Cologne's cathedral to wisdom and centuries of witness
Visited by more than six million people annually and considered the world's largest building upon its eventual completion in 1880, Cologne Cathedral has been a centre of pilgrimage for centuries, writes J. Anthony Gaughan
COLOGNE Cathedral, or the Cathedral Church of St Peter as it is officially known, is the most visited site in Germany.
The city traces its origin back to the Roman empire period. It was founded by Agrippina wife of the emperor Claudius and mother of the notorious Nero.
In 1164 the emperor, Frederick Barbarossa, presented the archbishop of Cologne, Rainald von Dassel, with the relics of the 'Three Wise Men from the East'.
They were brought from Milan to Cologne and became the centre of a pilgrimage with thousands from all over Europe arriving to venerate the relics.
The pilgrimage became an important part of the spiritual and economic life of the city and the crowns of the 'Three Wise Men' are part of the city's coat of arms today.
A golden shrine was created for the much-revered relics. Then in 1248, to provide an appropriate setting for it, the foundation stone of a Gothic cathedral was laid, the basic shape being copied from the then-new cathedrals in France.
The construction continued for about 300 years. The Reformation and its attendant religious wars intervened and work on the building stalled and eventually ended in the early 16th century.
The cathedral remained unfinished for centuries. It was desecrated by French revolutionary soldiers who used it as a forage store when they captured the city in the early 19th century.
In 1842, following the unification of the German states, the Prussian King Frederick William IV, keen to emphasise the strength and unity of the new German nation, ordered that the work on the cathedral be resumed.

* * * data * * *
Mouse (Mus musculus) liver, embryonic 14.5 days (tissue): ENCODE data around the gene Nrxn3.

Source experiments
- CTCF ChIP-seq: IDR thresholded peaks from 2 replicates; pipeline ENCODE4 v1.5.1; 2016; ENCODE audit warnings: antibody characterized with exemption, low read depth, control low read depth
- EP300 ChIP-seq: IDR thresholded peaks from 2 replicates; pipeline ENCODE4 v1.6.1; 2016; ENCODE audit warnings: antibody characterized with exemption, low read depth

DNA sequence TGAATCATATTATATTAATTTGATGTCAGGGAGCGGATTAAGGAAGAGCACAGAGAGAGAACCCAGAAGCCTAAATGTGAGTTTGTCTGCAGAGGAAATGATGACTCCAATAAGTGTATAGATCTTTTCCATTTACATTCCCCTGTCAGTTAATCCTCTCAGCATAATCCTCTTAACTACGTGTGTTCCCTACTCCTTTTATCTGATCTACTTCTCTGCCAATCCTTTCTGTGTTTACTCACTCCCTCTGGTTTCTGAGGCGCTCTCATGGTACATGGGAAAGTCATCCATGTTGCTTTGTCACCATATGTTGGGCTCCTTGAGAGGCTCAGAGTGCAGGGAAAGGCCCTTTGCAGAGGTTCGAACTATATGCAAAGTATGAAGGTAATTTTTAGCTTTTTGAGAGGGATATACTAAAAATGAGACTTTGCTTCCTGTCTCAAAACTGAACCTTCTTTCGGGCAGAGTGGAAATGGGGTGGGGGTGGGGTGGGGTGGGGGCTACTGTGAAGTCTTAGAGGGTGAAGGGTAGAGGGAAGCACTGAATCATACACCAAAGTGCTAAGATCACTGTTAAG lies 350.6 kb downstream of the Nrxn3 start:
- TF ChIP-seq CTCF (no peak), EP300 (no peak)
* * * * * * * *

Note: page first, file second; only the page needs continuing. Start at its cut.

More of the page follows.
Then in 1880, after 632 years, the construction of the cathedral was completed.
The most challenging time for those responsible for the security of the cathedral were the final years of the Second World War.
Cologne was one of the Allies' prime targets, with the raids carried out by RAF Bomber Command. Ironically, the twin towers of the cathedral helped to direct bombing crews to their various targets in the city.
By the end of the war, practically every house and edifice in Cologne was flattened - except the twin towers and walls of the cathedral.
Seemingly when bombs exploded within the cathedral the blast escaped outwards through the exceptionally large Gothic windows.
However, 14 direct hits and numerous indirect hits inflicted massive damage to the rest of the cathedral. Thus restoration took many years to complete.
Restoration was financed jointly by the federal state and residents, as is the continuing maintenance of the building.
As the tourist guides announce to visitors, the cathedral is "an active church", providing daily and Sunday Masses and other religious services.
One of these services is proper to the cathedral. On January 6, the feast day of the Magi, the relics - which include three skulls with their golden crowns - are exposed for the veneration of the faithful.